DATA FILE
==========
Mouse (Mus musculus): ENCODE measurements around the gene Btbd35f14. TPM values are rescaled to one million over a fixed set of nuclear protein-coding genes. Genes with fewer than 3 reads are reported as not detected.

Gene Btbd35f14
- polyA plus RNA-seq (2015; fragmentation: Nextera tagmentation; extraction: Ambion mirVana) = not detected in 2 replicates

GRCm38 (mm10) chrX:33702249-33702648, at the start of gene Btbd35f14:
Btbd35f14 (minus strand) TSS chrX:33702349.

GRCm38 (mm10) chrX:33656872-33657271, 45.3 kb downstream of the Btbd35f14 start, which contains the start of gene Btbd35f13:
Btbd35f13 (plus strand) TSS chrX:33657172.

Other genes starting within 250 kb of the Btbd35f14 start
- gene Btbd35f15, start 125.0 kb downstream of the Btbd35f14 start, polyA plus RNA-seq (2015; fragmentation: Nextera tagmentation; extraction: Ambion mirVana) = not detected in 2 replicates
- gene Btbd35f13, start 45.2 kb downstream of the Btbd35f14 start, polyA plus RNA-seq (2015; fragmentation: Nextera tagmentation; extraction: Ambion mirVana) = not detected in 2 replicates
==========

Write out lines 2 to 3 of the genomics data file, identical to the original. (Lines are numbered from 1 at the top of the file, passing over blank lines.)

Gene Btbd35f14
- polyA plus RNA-seq (2015; fragmentation: Nextera tagmentation; extraction: Ambion mirVana) = not detected in 2 replicates